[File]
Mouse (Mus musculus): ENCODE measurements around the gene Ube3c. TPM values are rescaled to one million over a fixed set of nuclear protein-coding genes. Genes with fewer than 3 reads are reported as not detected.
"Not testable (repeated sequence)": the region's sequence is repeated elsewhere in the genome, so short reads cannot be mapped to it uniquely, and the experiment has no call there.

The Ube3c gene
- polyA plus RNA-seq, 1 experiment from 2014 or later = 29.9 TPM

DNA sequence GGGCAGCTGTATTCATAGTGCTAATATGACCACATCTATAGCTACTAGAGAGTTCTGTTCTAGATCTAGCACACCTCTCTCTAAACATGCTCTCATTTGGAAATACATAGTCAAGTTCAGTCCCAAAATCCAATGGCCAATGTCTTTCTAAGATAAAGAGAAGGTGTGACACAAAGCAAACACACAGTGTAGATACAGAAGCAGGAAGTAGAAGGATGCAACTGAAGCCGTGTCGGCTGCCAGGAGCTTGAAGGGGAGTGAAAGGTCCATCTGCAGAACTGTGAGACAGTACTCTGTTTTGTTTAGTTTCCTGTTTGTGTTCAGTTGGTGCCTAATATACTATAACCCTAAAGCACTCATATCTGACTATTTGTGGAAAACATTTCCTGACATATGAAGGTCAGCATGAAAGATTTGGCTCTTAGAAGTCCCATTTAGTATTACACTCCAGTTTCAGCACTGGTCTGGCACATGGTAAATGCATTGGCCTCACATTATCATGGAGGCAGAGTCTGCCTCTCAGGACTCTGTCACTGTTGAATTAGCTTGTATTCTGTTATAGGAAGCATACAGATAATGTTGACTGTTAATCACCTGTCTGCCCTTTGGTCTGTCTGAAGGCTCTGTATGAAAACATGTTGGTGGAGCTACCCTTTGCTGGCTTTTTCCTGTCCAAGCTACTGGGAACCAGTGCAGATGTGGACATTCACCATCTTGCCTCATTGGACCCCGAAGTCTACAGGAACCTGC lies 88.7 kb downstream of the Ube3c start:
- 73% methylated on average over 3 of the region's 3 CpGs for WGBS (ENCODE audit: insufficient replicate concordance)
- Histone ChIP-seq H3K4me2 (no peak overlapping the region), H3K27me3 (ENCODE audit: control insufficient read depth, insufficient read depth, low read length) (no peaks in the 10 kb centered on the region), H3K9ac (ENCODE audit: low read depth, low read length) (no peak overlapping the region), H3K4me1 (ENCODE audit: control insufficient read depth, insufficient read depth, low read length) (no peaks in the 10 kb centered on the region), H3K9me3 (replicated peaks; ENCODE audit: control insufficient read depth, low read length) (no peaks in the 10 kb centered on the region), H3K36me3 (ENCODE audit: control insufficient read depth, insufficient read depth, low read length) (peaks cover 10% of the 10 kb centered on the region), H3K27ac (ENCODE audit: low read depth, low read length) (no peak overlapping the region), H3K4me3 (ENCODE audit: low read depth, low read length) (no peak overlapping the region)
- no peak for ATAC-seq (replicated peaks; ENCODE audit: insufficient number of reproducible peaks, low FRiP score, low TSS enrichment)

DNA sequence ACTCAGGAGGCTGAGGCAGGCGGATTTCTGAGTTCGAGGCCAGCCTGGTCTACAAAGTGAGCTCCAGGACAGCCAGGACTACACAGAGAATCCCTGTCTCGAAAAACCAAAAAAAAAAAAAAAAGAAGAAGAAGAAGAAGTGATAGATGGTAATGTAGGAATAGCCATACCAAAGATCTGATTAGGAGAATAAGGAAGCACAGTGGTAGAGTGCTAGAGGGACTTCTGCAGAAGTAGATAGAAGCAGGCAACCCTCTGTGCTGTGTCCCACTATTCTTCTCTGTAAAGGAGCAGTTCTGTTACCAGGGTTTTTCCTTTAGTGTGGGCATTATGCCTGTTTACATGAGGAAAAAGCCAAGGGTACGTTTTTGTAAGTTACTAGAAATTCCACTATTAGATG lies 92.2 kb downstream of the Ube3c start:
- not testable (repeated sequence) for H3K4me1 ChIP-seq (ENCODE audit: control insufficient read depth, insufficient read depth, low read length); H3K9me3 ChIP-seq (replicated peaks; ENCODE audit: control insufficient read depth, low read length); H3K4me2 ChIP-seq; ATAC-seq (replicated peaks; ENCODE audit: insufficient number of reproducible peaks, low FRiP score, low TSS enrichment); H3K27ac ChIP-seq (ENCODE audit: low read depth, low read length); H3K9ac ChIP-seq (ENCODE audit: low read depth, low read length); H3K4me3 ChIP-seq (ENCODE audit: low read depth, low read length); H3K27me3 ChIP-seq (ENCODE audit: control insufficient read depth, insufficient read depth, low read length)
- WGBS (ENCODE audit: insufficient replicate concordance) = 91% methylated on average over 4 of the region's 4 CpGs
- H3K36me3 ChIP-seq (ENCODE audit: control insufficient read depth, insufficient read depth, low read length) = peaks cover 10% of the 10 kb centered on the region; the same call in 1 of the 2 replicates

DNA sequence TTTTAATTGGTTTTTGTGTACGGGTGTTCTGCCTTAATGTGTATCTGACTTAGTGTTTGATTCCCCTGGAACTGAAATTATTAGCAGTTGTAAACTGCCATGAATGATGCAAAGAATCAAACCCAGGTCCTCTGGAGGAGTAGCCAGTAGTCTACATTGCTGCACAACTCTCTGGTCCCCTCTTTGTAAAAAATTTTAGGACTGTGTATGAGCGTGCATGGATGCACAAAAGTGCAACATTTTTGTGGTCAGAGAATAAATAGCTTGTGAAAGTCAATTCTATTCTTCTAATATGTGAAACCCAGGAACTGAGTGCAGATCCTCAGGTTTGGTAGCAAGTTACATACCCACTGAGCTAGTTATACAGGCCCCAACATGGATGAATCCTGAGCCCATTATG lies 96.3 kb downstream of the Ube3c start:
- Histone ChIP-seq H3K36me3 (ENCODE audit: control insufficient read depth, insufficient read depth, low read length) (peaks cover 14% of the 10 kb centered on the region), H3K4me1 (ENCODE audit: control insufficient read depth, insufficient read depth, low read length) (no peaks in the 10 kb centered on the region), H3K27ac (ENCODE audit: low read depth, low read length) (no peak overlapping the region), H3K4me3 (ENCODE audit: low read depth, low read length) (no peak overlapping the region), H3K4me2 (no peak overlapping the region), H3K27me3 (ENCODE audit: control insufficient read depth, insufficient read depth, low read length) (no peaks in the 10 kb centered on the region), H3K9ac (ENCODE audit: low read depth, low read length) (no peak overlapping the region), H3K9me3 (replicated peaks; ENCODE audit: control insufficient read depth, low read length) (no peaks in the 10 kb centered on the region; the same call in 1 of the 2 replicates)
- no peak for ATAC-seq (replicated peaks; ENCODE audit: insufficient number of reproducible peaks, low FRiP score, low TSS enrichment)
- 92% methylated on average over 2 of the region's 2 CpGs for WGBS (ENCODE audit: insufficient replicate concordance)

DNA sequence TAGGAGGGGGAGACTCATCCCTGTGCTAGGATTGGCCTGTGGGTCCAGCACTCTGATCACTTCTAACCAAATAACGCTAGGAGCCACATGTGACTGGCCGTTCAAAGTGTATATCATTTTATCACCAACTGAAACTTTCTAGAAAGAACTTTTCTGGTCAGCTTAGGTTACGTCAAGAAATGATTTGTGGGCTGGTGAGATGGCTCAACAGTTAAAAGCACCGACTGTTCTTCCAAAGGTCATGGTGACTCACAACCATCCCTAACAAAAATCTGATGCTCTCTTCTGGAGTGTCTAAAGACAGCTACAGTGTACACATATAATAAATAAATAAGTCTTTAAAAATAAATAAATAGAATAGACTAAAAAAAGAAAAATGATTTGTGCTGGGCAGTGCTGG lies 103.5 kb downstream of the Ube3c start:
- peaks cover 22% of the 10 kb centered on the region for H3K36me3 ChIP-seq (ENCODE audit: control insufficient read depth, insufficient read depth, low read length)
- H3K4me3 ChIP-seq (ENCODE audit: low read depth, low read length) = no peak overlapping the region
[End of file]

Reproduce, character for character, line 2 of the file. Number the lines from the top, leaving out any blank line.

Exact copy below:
"Not testable (repeated sequence)": the region's sequence is repeated elsewhere in the genome, so short reads cannot be mapped to it uniquely, and the experiment has no call there.